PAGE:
Ending it all

I read this week that in Galway, a county on the west coast of Ireland, there were five suicides last weekend. Last year, the county had 31 deaths by suicide. This year so far it has had 22. And it’s not even June. This news left me reeling.

Curious to see how Ireland compares with Hungary, I checked the suicide rankings. (That the world collects such statistics is a clue to how messed up our society is.) Hungary is at 9 (2009 figures) – Ireland at 36 (2011 figures). This didn’t surprise me.

The caricature of the depressed Hungarian is one that runs deeps. Go back to 1933 when Rezső Seress composed Gloomy Sunday, which found world fame when it was recorded by Billie Holiday in 1941 and became known as the Hungarian Suicide Song. Urban legend has it that many people committed suicide while listening to it, and more still left its lyrics as their final words to the world. In 1968, 35 years after writing the song, apparently Seress himself committed suicide on his second attempt. It’s said he jumped out a window in Budapest but survived, to choke himself to death with a wire later in hospital.

Most at risk in Hungary are men in their 50s while Ireland tops the charts for teenage suicide in Europe for both boys and girls. What is wrong with the world? When does it get so bad that life is no longer worth living? That there is no hope left? That people have absolutely no one they can turn to?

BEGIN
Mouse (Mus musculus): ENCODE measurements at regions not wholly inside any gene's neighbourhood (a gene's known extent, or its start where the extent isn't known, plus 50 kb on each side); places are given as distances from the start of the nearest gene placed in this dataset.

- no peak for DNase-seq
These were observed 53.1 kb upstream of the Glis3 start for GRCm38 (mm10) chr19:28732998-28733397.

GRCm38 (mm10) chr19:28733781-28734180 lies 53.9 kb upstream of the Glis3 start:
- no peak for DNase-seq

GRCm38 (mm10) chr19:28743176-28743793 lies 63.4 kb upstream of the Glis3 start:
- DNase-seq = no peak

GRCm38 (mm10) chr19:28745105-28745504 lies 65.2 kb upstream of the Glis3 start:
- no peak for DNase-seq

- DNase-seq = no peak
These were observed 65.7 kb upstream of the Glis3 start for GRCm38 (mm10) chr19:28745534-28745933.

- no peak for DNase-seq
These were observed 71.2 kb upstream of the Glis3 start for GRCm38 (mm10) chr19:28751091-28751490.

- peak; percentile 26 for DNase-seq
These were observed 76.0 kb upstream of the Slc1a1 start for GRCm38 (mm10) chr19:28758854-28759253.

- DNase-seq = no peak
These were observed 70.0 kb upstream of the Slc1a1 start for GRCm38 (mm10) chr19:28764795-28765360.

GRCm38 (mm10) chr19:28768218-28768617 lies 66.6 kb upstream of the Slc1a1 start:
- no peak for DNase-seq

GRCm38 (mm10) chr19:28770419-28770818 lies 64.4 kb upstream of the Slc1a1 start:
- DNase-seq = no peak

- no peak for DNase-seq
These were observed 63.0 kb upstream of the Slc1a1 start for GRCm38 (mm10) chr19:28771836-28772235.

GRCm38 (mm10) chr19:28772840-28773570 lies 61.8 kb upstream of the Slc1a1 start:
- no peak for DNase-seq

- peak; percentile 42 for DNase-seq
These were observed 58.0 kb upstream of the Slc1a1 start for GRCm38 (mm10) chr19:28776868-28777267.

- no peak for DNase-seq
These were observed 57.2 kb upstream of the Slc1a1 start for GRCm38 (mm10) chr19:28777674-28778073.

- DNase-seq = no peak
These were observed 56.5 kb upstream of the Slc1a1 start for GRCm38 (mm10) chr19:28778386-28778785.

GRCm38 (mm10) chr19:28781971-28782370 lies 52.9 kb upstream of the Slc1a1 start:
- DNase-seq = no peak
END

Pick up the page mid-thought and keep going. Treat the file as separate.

In my early teens, I remember being really angry with my parents for not letting me do something or go somewhere. I went so far as to write a note and find a large bottle of aspirin. I was all set to swallow the lot but when I took out the cotton-wool filling, there were only five tables left. I didn’t want to kill myself; I wanted to punish my parents. How selfish can you get? And yet I wonder how many young people have died needlessly for the same reason – to prove a point?

There are those who think that suicide is the ultimate act of selfishness, that the victims are not the ones who have died but rather those who are left behind. But to suffer from a deep-seated depression or unhappiness that drives you to take your own life – where is the selfishness in that?

Depression is a serious issue. That feeling of apathy, of doom, of hopelessness is one that has to be experienced to be fully understood. The isolation, the futility, the frustration experienced by some who might appear to lead perfectly happy lives is difficult to empathise with unless you’ve been there.

Be it Ireland or Hungary or anywhere, it can be difficult to spot the signs, particularly as so much of our interaction is now virtual. But we can pay more attention to those who are going through radical changes like the break-up of a relationship or the loss of a job or a mortgage foreclosure. We can notice when someone becomes withdrawn, or starts to bring up the subject of how to commit suicide, or speaks of wills and readying their affairs. We can listen when someone talks of feeling lonely or isolated, or expresses feelings of uselessness, failure, or loss of self-esteem. We can notice if someone seems obsessed with problems that appear to have no solutions. Above all, we can make time for people and show them that someone does care.

First published in the Budapest Times 30 May 2014

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